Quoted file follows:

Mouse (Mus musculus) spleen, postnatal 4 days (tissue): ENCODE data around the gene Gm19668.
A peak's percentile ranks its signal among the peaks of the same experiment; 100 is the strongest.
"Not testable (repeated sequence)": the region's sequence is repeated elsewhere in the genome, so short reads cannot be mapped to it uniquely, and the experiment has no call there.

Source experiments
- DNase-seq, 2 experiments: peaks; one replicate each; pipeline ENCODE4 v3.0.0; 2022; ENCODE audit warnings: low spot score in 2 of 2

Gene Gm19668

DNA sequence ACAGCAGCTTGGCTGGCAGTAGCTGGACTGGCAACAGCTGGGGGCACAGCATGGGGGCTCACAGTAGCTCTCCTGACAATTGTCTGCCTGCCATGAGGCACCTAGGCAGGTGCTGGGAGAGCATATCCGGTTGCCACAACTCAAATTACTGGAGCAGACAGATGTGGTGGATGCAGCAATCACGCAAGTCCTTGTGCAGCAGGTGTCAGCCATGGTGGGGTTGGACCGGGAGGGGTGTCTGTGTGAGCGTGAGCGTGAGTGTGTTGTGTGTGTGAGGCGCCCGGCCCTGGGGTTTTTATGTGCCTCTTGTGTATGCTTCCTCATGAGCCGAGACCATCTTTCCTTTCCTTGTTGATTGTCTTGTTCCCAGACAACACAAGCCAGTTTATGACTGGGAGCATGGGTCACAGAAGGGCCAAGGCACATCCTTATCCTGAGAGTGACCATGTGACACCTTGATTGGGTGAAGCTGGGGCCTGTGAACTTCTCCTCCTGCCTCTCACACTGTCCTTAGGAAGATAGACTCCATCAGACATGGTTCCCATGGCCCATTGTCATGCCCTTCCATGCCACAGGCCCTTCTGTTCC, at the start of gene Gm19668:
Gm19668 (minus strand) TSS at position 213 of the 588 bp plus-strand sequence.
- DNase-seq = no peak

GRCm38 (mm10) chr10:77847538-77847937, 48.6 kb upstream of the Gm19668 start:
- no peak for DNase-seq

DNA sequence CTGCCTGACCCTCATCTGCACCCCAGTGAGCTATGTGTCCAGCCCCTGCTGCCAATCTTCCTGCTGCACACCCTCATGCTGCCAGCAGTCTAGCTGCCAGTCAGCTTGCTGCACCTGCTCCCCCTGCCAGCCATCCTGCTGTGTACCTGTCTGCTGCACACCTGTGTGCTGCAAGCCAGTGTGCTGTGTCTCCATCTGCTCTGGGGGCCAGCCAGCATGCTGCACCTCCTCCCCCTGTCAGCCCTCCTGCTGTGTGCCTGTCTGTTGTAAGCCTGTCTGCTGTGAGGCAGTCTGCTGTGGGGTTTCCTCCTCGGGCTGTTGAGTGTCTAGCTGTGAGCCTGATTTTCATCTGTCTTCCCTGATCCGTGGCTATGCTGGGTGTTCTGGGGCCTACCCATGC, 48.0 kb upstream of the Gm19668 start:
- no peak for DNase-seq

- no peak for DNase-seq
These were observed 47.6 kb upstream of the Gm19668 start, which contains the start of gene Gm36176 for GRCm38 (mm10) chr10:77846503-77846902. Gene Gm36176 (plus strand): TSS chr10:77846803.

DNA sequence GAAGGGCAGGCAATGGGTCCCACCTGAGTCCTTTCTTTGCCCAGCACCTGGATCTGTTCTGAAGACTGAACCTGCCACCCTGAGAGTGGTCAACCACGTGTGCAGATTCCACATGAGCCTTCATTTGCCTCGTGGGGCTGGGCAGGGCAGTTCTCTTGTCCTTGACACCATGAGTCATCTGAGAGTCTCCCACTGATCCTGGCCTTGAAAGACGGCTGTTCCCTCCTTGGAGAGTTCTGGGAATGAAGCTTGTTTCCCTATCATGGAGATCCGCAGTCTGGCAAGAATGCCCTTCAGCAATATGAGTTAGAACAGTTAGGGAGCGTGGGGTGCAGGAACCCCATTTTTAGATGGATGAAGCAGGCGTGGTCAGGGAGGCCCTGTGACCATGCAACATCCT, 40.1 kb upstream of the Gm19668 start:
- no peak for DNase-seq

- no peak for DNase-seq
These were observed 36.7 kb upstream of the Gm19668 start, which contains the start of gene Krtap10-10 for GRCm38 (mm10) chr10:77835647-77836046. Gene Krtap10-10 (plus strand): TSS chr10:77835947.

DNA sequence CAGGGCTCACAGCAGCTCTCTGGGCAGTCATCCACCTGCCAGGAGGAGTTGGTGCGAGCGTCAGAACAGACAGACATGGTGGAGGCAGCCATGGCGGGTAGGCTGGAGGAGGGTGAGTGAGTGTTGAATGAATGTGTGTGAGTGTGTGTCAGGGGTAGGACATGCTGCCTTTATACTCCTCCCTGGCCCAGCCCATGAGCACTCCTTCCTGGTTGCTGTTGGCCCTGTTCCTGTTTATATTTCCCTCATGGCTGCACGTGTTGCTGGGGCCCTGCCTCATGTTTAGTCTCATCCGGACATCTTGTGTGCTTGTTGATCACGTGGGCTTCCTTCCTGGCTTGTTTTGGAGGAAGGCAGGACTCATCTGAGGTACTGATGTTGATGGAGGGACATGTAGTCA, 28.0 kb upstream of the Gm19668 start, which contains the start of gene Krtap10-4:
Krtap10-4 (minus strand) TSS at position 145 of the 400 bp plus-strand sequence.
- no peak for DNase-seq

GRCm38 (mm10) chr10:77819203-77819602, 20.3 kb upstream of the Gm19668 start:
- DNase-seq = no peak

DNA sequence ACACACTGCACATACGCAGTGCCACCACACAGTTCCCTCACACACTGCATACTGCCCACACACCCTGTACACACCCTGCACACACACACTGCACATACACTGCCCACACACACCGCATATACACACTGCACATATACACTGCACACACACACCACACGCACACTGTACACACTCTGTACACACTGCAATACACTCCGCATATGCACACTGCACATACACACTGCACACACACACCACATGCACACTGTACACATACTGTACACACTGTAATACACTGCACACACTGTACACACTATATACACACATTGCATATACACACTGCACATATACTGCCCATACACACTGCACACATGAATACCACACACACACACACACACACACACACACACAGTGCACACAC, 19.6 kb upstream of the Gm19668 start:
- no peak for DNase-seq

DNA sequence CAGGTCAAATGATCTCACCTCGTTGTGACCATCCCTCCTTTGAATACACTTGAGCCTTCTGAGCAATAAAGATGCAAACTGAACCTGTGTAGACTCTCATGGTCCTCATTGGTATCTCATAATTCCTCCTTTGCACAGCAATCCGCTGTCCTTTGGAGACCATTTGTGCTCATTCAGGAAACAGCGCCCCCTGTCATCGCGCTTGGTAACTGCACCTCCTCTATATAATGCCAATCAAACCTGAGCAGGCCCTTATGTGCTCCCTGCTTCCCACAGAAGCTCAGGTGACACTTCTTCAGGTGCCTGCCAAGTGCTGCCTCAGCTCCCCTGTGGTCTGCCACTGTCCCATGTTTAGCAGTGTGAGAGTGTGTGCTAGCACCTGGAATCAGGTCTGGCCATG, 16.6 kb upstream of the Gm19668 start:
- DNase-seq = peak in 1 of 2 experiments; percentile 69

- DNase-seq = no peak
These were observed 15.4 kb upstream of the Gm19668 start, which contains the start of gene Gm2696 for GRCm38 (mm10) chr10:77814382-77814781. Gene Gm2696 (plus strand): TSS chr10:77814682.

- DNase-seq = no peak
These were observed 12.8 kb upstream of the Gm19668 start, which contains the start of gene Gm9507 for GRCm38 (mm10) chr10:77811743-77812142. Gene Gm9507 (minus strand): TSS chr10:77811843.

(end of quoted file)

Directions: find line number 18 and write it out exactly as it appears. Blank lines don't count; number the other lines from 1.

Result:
- no peak for DNase-seq